Blackwell North Amer Bellamy was New England's consummate theologian of evangelical Calvinism. He conceived the New Divinity movement - based on innovations on Edwards's teachings - and from 1750 to 1775 enjoyed renown as a popular preacher, controversialist, leader of church affairs in New England, and influential teacher of other pastors. Set in the context of an emergent market economy, the war against France, and the politics of rebellion, Bellamy's story illuminates the relationship between religion and public issues in colonial New England, and shows how Calvinism spoke to the concerns of ordinary New Englanders during momentous transformations in America's religious, social, and political life.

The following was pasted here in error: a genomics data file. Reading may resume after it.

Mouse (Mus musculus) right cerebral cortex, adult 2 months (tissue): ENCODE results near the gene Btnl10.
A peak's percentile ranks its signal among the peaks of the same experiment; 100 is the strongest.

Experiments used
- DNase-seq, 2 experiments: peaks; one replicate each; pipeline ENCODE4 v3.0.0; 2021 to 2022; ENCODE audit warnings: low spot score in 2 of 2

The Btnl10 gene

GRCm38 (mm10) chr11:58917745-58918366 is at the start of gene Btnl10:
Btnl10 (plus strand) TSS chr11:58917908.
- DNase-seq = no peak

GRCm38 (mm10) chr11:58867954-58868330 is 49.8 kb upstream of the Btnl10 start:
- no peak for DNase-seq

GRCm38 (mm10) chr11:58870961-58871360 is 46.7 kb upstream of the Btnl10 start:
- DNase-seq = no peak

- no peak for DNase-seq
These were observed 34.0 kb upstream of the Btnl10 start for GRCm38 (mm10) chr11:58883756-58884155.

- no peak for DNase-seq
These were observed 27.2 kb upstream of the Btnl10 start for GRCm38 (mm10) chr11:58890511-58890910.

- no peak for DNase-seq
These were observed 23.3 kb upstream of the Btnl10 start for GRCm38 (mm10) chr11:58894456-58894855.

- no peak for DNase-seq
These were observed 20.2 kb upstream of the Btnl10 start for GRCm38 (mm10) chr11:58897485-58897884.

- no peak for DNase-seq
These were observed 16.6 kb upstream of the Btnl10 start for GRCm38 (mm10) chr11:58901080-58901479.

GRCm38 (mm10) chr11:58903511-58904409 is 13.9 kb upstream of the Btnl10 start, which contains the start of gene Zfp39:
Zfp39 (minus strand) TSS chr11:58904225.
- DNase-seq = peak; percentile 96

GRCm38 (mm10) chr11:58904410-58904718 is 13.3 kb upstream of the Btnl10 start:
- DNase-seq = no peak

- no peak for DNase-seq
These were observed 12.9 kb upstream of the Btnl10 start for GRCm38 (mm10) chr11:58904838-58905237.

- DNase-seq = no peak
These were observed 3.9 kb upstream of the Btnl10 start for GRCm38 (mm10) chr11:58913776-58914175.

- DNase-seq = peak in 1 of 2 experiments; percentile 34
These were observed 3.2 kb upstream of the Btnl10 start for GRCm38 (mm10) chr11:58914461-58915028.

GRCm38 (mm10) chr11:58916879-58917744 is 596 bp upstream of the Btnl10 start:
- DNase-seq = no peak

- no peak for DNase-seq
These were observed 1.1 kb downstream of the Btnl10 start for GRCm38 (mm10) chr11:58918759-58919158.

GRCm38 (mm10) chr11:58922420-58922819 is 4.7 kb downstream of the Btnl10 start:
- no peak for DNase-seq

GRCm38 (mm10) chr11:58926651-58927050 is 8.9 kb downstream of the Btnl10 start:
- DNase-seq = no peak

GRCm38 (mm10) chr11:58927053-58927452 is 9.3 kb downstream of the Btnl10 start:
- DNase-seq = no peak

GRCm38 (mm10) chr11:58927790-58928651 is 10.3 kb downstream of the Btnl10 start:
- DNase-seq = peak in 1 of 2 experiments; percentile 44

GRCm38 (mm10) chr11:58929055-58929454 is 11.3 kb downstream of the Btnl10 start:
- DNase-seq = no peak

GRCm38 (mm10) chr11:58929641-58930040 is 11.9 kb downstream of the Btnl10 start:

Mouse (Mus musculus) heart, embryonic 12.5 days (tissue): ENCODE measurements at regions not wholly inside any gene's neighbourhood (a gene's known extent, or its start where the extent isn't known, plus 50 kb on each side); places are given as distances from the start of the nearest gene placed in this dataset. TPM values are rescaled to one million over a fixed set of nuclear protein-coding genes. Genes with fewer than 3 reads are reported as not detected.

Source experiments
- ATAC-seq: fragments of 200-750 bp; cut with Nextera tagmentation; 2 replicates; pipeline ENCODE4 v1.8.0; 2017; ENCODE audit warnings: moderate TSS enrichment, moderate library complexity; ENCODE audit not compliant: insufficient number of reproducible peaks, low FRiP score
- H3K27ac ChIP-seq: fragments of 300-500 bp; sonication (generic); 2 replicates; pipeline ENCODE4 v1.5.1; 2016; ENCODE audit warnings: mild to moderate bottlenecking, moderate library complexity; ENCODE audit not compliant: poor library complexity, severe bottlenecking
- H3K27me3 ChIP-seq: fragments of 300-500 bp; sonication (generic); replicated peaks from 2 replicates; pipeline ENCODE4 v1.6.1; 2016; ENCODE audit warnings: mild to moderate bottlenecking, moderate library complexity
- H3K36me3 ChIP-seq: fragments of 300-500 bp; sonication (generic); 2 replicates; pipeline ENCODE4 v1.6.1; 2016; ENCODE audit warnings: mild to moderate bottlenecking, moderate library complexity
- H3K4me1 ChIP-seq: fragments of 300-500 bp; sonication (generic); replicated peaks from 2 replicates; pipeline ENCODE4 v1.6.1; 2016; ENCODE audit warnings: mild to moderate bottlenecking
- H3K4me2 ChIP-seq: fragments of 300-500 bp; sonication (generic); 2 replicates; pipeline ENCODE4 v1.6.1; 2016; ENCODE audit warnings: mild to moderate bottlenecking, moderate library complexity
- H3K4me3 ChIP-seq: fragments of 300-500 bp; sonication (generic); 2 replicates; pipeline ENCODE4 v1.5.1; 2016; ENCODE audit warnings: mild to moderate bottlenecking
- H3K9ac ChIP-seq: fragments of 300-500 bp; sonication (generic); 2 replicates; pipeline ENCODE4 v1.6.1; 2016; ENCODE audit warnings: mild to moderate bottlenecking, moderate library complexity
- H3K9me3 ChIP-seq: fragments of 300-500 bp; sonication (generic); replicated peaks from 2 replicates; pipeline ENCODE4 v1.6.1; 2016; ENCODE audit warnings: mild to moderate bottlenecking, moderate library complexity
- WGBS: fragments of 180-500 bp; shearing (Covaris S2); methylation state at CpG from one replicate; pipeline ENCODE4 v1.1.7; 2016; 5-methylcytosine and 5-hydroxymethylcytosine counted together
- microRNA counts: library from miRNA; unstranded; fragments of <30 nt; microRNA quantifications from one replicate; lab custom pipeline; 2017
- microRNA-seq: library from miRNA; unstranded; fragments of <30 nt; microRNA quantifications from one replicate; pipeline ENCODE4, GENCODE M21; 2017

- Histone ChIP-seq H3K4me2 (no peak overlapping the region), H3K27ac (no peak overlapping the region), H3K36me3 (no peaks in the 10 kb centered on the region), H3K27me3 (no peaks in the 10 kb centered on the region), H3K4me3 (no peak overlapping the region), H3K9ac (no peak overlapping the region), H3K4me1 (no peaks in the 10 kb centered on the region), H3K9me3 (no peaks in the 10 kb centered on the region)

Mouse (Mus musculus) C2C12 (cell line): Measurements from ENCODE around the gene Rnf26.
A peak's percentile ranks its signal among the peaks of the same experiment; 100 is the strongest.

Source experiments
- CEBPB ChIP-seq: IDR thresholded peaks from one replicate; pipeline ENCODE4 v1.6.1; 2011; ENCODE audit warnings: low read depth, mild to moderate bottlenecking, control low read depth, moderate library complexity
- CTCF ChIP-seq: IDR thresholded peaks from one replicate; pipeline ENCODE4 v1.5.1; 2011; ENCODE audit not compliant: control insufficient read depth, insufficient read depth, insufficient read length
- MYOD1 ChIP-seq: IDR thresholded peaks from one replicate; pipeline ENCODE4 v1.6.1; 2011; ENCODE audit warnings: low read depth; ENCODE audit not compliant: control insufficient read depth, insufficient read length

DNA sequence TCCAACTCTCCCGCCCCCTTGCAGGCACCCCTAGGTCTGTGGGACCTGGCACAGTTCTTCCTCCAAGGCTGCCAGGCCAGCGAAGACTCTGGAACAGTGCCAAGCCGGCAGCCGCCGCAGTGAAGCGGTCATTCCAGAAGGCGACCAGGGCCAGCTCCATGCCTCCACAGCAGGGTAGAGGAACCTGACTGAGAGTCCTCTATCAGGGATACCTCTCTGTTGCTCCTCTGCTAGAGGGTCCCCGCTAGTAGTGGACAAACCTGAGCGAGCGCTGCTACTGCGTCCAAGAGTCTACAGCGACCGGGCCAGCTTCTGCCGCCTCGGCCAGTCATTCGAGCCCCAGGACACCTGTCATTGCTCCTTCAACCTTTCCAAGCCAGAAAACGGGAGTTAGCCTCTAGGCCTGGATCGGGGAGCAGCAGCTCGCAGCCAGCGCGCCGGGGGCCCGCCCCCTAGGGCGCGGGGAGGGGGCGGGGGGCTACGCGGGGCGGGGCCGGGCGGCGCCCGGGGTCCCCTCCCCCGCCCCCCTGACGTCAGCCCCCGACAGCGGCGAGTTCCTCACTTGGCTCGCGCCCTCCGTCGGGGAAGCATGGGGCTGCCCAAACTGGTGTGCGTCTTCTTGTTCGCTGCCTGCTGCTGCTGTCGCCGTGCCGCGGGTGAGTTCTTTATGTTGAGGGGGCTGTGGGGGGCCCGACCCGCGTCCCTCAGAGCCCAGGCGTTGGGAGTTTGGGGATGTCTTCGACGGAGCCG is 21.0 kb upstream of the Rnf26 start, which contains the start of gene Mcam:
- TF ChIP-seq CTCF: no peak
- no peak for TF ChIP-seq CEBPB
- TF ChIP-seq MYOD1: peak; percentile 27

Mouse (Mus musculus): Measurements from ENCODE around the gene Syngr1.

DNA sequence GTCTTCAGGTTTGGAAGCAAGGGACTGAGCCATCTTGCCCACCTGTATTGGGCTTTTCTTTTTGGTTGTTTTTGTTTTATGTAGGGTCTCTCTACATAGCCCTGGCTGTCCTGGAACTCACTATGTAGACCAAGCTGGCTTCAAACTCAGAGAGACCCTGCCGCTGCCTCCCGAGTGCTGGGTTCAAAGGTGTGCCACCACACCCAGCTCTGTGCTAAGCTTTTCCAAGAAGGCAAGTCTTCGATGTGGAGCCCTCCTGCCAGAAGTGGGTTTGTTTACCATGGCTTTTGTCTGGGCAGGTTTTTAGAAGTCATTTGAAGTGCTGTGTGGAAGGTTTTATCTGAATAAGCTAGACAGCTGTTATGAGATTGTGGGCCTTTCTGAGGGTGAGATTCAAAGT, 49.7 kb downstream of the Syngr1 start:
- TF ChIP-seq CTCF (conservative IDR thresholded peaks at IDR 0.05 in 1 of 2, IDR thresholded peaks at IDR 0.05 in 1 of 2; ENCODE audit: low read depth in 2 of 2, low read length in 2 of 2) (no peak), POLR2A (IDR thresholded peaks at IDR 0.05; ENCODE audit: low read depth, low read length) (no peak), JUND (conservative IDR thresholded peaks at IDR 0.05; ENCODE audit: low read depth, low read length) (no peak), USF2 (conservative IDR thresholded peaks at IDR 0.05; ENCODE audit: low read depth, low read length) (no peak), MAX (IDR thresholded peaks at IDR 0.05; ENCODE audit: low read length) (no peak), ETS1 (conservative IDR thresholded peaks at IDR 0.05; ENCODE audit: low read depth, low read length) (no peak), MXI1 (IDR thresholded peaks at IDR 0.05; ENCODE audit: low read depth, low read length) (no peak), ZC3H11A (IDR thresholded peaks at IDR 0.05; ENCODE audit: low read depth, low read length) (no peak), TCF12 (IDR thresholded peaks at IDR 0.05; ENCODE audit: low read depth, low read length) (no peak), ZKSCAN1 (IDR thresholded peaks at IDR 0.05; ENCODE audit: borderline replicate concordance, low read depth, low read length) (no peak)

Oxford University Press This study of religious thought and social life in early America focuses on the career of Joseph Bellamy (1719-1790), a Connecticut Calvinist minister noted chiefly for his role in originating the New Divinity--the influential theological movement that evolved from the writings of Bellamy's teacher, Jonathan Edwards. Tracing Bellamy's contributions as a preacher, noted controversialist, and church leader from the Great Awakening to the American Revolution, Mark Valeri explores why the New Divinity was so immensely popular. Set in social contexts such as the emergent market economy, the war against France, and the politics of rebellion, Valeri shows, Bellamy's story reveals much about the relationship between religion and public issues in colonial New England.